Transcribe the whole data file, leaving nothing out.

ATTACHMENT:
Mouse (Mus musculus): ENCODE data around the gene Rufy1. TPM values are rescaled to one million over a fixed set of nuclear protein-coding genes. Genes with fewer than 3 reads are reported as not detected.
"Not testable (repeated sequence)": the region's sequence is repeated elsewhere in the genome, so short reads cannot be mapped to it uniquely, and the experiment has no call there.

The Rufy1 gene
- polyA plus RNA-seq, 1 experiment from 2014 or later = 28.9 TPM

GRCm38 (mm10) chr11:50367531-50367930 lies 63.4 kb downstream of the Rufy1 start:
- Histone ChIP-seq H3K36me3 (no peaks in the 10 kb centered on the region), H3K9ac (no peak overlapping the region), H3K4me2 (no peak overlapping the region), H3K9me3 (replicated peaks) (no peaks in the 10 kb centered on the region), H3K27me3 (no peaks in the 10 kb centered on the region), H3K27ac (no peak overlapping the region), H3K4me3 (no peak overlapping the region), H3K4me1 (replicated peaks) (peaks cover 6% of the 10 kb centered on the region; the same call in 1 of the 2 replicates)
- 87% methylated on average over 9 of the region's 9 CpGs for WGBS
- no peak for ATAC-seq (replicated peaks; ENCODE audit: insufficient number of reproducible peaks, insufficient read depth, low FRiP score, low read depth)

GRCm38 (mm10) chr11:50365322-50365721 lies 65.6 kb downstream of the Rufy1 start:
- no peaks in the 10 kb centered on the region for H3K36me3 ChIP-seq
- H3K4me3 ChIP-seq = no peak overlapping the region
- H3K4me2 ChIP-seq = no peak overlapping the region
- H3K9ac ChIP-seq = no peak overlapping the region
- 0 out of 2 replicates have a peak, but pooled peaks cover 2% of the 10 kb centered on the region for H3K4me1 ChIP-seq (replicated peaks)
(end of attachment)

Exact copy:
Mouse (Mus musculus): ENCODE data around the gene Rufy1. TPM values are rescaled to one million over a fixed set of nuclear protein-coding genes. Genes with fewer than 3 reads are reported as not detected.
"Not testable (repeated sequence)": the region's sequence is repeated elsewhere in the genome, so short reads cannot be mapped to it uniquely, and the experiment has no call there.

The Rufy1 gene
- polyA plus RNA-seq, 1 experiment from 2014 or later = 28.9 TPM

GRCm38 (mm10) chr11:50367531-50367930 lies 63.4 kb downstream of the Rufy1 start:
- Histone ChIP-seq H3K36me3 (no peaks in the 10 kb centered on the region), H3K9ac (no peak overlapping the region), H3K4me2 (no peak overlapping the region), H3K9me3 (replicated peaks) (no peaks in the 10 kb centered on the region), H3K27me3 (no peaks in the 10 kb centered on the region), H3K27ac (no peak overlapping the region), H3K4me3 (no peak overlapping the region), H3K4me1 (replicated peaks) (peaks cover 6% of the 10 kb centered on the region; the same call in 1 of the 2 replicates)
- 87% methylated on average over 9 of the region's 9 CpGs for WGBS
- no peak for ATAC-seq (replicated peaks; ENCODE audit: insufficient number of reproducible peaks, insufficient read depth, low FRiP score, low read depth)

GRCm38 (mm10) chr11:50365322-50365721 lies 65.6 kb downstream of the Rufy1 start:
- no peaks in the 10 kb centered on the region for H3K36me3 ChIP-seq
- H3K4me3 ChIP-seq = no peak overlapping the region
- H3K4me2 ChIP-seq = no peak overlapping the region
- H3K9ac ChIP-seq = no peak overlapping the region
- 0 out of 2 replicates have a peak, but pooled peaks cover 2% of the 10 kb centered on the region for H3K4me1 ChIP-seq (replicated peaks)